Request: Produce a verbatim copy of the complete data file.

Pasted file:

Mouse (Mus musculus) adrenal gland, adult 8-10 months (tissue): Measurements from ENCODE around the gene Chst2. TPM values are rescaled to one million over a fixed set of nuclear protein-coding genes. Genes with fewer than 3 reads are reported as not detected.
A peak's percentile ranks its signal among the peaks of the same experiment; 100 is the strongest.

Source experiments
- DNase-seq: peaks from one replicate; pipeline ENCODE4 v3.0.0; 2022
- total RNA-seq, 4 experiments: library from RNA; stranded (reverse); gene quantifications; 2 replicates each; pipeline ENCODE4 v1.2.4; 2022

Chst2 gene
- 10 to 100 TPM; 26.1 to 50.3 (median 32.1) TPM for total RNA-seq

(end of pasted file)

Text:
Mouse (Mus musculus) adrenal gland, adult 8-10 months (tissue): Measurements from ENCODE around the gene Chst2. TPM values are rescaled to one million over a fixed set of nuclear protein-coding genes. Genes with fewer than 3 reads are reported as not detected.
A peak's percentile ranks its signal among the peaks of the same experiment; 100 is the strongest.

Source experiments
- DNase-seq: peaks from one replicate; pipeline ENCODE4 v3.0.0; 2022
- total RNA-seq, 4 experiments: library from RNA; stranded (reverse); gene quantifications; 2 replicates each; pipeline ENCODE4 v1.2.4; 2022

Chst2 gene
- 10 to 100 TPM; 26.1 to 50.3 (median 32.1) TPM for total RNA-seq